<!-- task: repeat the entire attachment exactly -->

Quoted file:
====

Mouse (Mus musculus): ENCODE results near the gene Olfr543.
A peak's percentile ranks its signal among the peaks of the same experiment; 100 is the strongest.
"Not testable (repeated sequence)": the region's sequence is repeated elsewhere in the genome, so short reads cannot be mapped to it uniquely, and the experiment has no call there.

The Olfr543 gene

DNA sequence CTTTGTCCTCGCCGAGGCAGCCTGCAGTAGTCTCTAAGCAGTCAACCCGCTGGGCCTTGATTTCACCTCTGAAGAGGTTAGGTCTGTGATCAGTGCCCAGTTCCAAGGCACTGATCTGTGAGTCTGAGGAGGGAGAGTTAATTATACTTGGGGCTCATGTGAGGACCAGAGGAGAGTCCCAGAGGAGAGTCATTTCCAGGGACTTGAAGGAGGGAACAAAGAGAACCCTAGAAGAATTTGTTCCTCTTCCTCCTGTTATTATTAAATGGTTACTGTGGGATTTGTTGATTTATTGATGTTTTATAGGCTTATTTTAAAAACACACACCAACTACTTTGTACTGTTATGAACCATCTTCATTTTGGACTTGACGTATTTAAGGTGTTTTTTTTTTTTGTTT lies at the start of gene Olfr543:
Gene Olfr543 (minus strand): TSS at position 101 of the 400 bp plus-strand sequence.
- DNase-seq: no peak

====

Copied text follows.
Mouse (Mus musculus): ENCODE results near the gene Olfr543.
A peak's percentile ranks its signal among the peaks of the same experiment; 100 is the strongest.
"Not testable (repeated sequence)": the region's sequence is repeated elsewhere in the genome, so short reads cannot be mapped to it uniquely, and the experiment has no call there.

The Olfr543 gene

DNA sequence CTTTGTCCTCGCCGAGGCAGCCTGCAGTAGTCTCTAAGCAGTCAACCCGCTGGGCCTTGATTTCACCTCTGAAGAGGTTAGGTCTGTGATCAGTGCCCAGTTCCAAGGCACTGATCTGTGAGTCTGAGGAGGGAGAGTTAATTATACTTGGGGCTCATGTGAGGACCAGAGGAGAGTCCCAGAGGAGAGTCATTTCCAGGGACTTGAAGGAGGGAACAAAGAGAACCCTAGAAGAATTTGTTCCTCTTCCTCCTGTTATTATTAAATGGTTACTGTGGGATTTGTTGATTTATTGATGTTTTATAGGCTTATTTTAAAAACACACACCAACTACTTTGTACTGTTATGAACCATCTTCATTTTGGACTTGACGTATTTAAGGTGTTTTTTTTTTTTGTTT lies at the start of gene Olfr543:
Gene Olfr543 (minus strand): TSS at position 101 of the 400 bp plus-strand sequence.
- DNase-seq: no peak